James Mangold’s thrilling race car drama stars Matt Damon as Carroll Shelby and Christian Bale as Ken Miles, two racing legends at the center of a duel for vehicular dominance that steps on the gas and never lets up.
We start out with former racer Shelby, relegated selling cars after his high octane driving career sent him into high blood pressure territory that becomes life threatening. His British hot-headed friend Ken, both a second to none racer and mechanic, is either pissing off race judges, customers at his mechanic shop or getting his business shut down by the IRS. He’s given support by his wife Mollie (Caitriona Balfe, good in a very traditionally underwritten wife role) and his son Patrick (a stunningly good Noah Jupe, this kid is the real deal).
For Henry Ford II, the legacy of his grandfather’s car company is in a downward spiral in the 1960s and with nary a good new idea coming down the assembly line he’s ready to shut the whole thing down. “The next man who comes to my office with an idea keeps his job,” he says to the autoworkers. As played by the steely, brilliant Tracy Letts, Ford is a man stuck in the past with no insight on the future.
In steps a young executive named Lee Iacocca (who would later revive the Chrysler Corporation in the 1980s) who suggests that the first generation of post-war children are now the age to drive and they don’t want the old fashioned cars of their parents, they want the sports cars of Italy. He details that the Ferrari company has consistently won the Le Mans and suggest that Ford buys Ferrari. After a contentious meeting with Enzo Ferrari, backdoor dealings sink the plan and make Ford and his team look like buffoons.
The redesign of the Ford GT 40 becomes a central point of the film, with Miles constantly tinkering with ways to improve its performance but Shelby knows that it’s not the car that wins the race, it’s the driver. This sets up (maybe one too many) battles with Ford and his team of sycophantic execs (led by a slimy Josh Lucas, in full mustache-twirling villainry) that jockeys back and forth between allowing Miles to drive for Ford or whether they should go with a more “Ford type driver” that will fall in line in front of the cameras. You can guess how well that works out for them. A ride by Shelby gives Ford a first-hand look at what it really means to drive and race and provides the film with one of the three father/son scenarios that pepper the film’s subtext.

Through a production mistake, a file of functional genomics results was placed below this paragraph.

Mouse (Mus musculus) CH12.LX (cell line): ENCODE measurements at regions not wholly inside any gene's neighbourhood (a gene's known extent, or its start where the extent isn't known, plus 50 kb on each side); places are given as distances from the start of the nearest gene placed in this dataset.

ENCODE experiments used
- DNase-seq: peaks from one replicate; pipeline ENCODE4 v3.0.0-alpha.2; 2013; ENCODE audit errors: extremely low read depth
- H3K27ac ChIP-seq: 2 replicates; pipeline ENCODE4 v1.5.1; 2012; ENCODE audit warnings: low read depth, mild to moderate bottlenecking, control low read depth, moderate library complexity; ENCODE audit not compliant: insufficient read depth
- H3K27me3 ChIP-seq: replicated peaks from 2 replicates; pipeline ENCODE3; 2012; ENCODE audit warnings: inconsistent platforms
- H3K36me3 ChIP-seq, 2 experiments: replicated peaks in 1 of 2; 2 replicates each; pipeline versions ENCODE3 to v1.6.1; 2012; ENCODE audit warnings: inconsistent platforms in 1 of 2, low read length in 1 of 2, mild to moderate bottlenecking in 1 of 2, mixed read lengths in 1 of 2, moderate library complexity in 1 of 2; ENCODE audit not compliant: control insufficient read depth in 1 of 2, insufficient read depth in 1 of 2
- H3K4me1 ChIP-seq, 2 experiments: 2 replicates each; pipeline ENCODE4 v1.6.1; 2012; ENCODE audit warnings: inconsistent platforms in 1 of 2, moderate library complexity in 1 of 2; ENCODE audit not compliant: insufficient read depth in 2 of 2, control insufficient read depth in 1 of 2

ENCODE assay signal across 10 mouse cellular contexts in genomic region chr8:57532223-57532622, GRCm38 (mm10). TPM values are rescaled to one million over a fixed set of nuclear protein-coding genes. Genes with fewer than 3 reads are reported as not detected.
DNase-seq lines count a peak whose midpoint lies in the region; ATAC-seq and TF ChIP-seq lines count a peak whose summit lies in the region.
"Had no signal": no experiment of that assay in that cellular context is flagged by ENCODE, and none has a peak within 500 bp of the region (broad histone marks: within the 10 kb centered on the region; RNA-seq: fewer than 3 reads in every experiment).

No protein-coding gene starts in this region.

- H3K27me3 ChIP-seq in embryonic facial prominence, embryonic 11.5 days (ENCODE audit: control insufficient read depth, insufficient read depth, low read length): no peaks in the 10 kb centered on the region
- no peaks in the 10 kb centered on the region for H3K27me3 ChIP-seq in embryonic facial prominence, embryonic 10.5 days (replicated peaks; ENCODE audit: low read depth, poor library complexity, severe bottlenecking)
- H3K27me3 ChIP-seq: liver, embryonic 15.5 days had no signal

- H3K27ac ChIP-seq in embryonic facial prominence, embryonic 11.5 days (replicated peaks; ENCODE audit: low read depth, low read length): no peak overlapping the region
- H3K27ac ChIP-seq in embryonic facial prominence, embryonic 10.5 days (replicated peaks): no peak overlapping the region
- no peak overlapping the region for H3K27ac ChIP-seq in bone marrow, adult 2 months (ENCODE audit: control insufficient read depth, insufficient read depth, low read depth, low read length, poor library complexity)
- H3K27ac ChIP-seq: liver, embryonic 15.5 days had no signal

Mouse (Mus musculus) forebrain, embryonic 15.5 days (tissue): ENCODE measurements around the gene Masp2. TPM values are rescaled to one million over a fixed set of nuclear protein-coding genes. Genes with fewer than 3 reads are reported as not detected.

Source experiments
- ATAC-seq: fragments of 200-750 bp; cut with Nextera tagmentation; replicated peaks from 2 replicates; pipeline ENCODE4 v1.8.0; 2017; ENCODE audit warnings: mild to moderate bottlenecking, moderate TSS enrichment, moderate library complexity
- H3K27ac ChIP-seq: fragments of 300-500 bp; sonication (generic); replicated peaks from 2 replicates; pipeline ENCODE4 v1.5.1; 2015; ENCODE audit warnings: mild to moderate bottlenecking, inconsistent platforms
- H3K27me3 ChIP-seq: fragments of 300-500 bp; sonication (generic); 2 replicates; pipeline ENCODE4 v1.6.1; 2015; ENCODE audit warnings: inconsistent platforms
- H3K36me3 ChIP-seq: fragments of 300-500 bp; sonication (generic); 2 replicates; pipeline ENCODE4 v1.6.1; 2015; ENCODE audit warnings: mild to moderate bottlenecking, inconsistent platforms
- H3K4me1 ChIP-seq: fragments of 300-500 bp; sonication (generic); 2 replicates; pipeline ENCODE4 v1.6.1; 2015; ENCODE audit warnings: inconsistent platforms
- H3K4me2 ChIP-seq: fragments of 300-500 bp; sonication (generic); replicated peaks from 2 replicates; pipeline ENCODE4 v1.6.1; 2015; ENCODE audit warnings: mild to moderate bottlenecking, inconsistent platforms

Christian Bale is known for his physically transformative performances. Less than a year ago we just saw him as former Vice President Dick Cheney. In Ford v Ferrari he yo-yo’s back to his much thinner self, nearly gaunt once again, his features so sharp and pointed as if he has a metal endoskeleton lurking just underneath his skin. His work here is far more than appearance though, it’s truly one of his very best ever. Navigating a character who is so uniquely talented, balancing just the right amount of hubris that it takes to take so many risks and have them pay off, Bale makes it seem effortless. Like Ken Miles, there are simply things that only Christian Bale can do and do right.
“At 7000rpm, where everything fades, it’s like a body moving through space and time,” says Damon at one point in one of a few existential espousings from the script by Jez Butterworth, John-Henry Butterworth and Jason Keller, but it doesn’t feel hammy. Damon plays Carroll Shelby with such conviction that you believe him.
The film earns its 2h 32m running time by punctuating the incredible driving and racing sequences with supercharged emotional counterpoints but it is definitely the racing that proves itself so compelling. The camerawork by Phedon Papamichael is visceral and the Oscar-worthy sound design by David Giammarco and Donald Sylvester is truly stunning. The superb editing by Andrew Buckland and Michael McCusker does something actually genius: it doesn’t go for tons of fast cuts to pretend to accelerate the story, it lets the thrill of the race do it.
The majority of the final act of the film recreates the 24-hour Le Man race in 1966 with the US battling Italy in a way that mirrors the space race between the US and the USSR that was happening at the same time. It’s a grueling race, full of crashes and tragedy but a cinematically technical marvel.
Whether you know the outcome of this story or not (I went in knowing nothing about this) shouldn’t affect your ability to be fully immersed into this world and invested in this story, one of feuds and friendships, triumph and defeat.
The review is from the 46th Telluride Film Festival.
20th Century Fox and the Walt Disney Company will release Ford v Ferrari on November 15.